An 1851 study on the UK's Jewish population has been updated with several thousand names, announced Louise Messik of the Jewish Genealogical Society of Great Britain.
The 1851 Study now contains more than half the UK's Jewish population of that year, nearly 21,000 individuals representing mainly England, Wales, Scotland and some from Ireland
It also traces information before and after that year for an individual if he or she have been researched or data made available. The database tries to show where they were and what they were doing, by decade, throughout their lives. Some entries date to the 1740s-1750s, or even the 1740s, while some lived to the 1940s-1950s. While some died after a day or so, others lived to 100 or more.
What can you find? It does depend on individuals, although most entries include where and when a person was born, their parents, where and when they married their spouses, when and where their children were born, their address and occupation in that year.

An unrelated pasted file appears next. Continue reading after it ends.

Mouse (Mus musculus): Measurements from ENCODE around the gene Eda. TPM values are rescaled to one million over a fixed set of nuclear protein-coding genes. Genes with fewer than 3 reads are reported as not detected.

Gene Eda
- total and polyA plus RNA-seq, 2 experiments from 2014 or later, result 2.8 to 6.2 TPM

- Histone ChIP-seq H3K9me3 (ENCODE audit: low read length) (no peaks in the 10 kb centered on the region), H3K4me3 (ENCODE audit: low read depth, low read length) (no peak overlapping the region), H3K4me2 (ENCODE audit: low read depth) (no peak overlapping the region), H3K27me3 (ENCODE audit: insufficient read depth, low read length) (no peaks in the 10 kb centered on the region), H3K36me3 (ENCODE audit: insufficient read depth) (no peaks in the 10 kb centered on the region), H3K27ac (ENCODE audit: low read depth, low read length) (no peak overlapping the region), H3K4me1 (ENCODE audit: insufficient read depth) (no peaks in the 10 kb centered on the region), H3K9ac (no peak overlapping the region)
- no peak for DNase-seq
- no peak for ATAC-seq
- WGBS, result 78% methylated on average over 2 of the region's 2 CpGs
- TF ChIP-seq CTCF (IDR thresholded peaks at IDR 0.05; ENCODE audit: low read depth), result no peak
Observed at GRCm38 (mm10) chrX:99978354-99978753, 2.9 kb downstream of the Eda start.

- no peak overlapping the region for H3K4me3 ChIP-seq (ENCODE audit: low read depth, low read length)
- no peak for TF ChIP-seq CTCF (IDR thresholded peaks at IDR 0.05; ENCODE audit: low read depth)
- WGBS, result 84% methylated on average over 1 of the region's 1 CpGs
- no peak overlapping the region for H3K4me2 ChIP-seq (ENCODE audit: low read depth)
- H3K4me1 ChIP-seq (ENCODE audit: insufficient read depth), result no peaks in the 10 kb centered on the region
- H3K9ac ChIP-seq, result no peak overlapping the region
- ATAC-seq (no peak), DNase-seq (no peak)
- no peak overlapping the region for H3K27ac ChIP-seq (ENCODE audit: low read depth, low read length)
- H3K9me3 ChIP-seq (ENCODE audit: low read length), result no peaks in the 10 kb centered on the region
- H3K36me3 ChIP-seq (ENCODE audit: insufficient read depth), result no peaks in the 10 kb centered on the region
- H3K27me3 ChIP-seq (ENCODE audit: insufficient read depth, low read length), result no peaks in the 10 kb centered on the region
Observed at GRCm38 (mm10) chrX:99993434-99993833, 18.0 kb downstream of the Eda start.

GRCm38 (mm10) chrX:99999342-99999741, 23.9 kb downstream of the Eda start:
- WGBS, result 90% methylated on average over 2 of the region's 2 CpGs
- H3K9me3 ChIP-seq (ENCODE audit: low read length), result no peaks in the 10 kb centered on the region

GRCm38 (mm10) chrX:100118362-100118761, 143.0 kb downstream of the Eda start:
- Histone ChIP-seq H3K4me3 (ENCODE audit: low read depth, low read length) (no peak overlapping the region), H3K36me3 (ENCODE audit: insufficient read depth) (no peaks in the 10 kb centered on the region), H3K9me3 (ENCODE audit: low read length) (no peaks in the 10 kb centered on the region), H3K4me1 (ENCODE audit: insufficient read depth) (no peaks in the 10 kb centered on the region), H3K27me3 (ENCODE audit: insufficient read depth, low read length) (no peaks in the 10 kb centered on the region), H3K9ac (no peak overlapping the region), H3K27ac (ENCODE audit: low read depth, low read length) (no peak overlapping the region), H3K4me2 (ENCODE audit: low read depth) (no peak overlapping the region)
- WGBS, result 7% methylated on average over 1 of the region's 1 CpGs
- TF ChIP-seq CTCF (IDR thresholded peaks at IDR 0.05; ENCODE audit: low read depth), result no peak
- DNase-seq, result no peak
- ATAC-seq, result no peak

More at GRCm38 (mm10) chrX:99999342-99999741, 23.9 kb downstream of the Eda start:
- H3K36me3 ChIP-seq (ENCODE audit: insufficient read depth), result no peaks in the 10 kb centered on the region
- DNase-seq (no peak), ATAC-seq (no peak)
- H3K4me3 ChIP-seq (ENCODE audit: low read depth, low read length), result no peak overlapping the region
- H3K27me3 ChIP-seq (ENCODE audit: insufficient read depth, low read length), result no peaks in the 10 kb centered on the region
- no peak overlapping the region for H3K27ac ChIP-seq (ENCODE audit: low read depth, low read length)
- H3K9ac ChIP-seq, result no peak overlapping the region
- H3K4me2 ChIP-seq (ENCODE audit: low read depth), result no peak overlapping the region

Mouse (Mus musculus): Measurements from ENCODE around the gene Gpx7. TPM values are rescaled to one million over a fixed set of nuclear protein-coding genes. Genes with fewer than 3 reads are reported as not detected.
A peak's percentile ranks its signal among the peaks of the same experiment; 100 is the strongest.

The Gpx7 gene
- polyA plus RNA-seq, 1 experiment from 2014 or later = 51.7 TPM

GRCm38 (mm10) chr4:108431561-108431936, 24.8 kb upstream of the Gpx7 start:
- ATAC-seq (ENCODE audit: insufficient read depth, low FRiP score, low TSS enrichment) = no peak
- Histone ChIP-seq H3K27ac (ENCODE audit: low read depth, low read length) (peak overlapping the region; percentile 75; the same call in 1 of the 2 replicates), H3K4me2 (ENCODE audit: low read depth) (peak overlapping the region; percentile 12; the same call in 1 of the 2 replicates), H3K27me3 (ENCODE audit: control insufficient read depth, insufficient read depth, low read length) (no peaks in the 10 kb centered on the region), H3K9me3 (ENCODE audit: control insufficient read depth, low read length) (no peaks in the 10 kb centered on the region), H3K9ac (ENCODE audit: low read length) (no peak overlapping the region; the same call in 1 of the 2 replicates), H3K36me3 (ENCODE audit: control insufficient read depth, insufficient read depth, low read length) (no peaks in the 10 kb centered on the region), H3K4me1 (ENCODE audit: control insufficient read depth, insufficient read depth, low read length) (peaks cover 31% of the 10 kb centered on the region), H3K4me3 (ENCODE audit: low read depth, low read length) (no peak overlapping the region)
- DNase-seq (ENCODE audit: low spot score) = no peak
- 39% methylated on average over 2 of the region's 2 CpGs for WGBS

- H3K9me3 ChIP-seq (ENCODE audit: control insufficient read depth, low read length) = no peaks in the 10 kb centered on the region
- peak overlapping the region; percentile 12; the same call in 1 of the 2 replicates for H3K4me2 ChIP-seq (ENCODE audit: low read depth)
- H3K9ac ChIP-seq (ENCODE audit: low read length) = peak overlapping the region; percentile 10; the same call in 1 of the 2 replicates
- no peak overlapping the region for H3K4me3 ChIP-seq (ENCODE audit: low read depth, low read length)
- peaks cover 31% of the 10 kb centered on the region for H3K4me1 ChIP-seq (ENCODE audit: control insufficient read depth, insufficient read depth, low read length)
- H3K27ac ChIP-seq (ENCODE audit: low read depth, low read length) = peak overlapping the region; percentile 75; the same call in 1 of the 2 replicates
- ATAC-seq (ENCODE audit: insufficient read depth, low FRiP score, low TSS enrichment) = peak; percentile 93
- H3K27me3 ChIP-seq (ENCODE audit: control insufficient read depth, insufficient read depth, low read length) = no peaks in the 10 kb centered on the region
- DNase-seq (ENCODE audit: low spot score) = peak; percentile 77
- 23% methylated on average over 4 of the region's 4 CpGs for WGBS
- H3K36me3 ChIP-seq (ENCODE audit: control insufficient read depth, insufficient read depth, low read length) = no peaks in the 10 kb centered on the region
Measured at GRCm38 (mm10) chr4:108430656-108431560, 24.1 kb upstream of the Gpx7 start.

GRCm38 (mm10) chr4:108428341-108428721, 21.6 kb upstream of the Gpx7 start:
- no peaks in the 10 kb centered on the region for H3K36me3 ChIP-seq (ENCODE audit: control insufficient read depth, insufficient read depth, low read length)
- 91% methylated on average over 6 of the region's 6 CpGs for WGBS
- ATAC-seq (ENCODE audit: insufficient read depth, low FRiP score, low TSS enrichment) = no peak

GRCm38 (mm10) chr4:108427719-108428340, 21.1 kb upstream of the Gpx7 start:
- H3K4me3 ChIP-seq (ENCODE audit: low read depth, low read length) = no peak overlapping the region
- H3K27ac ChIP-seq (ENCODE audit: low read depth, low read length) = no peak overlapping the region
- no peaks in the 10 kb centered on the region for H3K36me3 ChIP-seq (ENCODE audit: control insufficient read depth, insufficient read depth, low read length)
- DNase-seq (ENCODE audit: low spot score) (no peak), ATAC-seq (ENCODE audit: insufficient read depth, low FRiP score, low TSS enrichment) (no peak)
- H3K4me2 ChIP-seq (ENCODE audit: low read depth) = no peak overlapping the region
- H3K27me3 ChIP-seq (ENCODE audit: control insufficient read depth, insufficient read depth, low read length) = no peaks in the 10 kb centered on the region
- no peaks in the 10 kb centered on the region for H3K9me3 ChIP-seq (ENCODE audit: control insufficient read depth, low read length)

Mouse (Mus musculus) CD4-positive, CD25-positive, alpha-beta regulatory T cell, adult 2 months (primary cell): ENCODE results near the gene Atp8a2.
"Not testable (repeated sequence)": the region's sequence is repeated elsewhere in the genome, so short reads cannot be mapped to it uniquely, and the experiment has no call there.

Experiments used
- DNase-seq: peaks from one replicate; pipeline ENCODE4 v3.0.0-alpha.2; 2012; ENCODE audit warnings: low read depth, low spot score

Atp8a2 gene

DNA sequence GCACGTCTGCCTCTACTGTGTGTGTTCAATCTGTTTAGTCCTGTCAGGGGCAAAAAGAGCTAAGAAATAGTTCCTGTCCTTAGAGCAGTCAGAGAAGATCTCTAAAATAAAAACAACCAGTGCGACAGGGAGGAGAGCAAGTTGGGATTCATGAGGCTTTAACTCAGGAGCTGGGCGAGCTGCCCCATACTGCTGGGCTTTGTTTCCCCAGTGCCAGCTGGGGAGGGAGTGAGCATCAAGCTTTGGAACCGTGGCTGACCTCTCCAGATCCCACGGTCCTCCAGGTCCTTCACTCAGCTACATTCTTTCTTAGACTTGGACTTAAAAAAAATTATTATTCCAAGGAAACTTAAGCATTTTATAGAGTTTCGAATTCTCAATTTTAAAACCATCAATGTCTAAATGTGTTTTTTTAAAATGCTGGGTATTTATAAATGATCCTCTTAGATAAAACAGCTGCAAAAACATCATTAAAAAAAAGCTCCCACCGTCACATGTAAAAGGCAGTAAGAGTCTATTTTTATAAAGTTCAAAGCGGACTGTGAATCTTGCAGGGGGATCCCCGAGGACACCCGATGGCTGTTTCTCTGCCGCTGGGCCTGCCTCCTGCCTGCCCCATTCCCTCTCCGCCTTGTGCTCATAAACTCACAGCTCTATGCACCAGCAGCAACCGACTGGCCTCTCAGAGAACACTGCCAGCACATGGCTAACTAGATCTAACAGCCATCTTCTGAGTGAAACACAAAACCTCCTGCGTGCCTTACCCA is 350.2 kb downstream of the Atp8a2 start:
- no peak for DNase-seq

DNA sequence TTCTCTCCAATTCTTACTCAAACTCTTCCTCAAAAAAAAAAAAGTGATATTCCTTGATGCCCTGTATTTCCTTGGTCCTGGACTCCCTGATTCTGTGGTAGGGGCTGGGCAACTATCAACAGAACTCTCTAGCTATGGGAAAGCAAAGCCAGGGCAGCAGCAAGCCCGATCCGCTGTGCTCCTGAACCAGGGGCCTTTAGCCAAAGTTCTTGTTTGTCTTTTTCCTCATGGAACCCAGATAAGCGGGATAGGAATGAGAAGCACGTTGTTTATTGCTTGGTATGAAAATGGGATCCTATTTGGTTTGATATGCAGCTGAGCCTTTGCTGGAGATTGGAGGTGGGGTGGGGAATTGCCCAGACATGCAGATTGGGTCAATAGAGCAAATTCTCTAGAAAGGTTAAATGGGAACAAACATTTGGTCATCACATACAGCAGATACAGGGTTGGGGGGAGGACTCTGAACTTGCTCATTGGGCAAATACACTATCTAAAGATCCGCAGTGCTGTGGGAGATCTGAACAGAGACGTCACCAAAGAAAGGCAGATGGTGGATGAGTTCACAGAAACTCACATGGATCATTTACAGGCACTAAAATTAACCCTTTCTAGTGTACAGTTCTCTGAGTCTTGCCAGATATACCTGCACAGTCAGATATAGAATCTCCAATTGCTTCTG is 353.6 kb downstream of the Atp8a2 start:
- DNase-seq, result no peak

Where available, other data includes residences and occupations to the 1900s, date, cause and location of death and burial. Notes are included on published biographical sources, related people in the database and more. Source references, when possible, are included with each data item.
A quick search for Cohen - my favorite default when testing a Jewish database, showed 994 Cohen records, both Sephardic and Ashkenazi, with birthplaces in several countries, London and other UK locations. A search for Da Costa showed more than 80; Rodrigues, 25.
One field shows others in the database who have the same mother's name or father's name to the individual in question.
The database represents some 200 contributors from around the world, headed by editor Petra Laidlaw.